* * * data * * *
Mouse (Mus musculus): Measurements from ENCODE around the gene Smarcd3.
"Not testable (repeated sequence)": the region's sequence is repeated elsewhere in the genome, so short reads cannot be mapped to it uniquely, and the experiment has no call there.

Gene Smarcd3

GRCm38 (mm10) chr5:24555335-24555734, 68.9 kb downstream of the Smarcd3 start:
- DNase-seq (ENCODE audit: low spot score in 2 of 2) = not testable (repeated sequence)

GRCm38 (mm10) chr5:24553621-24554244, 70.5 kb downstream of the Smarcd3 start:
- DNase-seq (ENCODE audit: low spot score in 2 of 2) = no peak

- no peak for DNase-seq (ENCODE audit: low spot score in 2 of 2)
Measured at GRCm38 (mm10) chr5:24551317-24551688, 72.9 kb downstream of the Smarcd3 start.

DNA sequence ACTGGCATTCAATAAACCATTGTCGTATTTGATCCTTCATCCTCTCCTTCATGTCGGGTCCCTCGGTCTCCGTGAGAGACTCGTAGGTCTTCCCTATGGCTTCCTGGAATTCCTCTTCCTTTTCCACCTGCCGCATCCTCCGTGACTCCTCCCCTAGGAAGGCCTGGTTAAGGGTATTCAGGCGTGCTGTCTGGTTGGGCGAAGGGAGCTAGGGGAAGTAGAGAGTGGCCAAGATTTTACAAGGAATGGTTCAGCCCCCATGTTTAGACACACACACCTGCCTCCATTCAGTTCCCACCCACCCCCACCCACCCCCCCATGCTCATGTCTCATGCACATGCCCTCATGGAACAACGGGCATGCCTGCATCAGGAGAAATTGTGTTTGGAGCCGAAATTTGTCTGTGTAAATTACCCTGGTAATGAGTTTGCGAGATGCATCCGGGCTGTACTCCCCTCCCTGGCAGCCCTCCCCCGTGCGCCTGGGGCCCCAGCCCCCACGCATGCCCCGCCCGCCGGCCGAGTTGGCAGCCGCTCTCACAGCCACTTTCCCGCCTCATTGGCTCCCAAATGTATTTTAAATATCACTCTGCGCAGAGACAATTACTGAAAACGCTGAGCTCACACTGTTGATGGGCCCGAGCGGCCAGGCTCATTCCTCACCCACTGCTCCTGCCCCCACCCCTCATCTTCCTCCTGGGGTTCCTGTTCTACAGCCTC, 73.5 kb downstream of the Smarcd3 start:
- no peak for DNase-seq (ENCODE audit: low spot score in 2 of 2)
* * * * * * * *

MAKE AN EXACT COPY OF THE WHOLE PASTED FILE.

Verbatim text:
Mouse (Mus musculus): Measurements from ENCODE around the gene Smarcd3.
"Not testable (repeated sequence)": the region's sequence is repeated elsewhere in the genome, so short reads cannot be mapped to it uniquely, and the experiment has no call there.

Gene Smarcd3

GRCm38 (mm10) chr5:24555335-24555734, 68.9 kb downstream of the Smarcd3 start:
- DNase-seq (ENCODE audit: low spot score in 2 of 2) = not testable (repeated sequence)

GRCm38 (mm10) chr5:24553621-24554244, 70.5 kb downstream of the Smarcd3 start:
- DNase-seq (ENCODE audit: low spot score in 2 of 2) = no peak

- no peak for DNase-seq (ENCODE audit: low spot score in 2 of 2)
Measured at GRCm38 (mm10) chr5:24551317-24551688, 72.9 kb downstream of the Smarcd3 start.

DNA sequence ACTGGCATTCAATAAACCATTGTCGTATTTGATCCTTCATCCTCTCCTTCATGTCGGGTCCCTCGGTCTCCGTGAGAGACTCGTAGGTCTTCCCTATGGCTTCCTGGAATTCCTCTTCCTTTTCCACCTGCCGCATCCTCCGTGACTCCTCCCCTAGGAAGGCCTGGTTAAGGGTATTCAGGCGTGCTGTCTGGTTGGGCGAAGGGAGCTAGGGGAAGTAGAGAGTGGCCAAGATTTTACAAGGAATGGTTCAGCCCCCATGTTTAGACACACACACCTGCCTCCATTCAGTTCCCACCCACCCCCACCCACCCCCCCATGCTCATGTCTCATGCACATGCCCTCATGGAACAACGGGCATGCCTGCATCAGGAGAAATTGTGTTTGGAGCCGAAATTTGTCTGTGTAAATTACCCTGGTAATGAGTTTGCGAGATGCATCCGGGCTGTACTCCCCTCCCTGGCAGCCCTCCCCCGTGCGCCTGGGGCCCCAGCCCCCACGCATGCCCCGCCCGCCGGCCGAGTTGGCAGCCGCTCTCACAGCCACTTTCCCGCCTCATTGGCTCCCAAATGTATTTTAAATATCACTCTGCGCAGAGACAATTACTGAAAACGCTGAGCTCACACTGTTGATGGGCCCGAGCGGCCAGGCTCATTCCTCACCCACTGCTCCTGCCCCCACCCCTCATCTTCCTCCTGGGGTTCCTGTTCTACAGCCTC, 73.5 kb downstream of the Smarcd3 start:
- no peak for DNase-seq (ENCODE audit: low spot score in 2 of 2)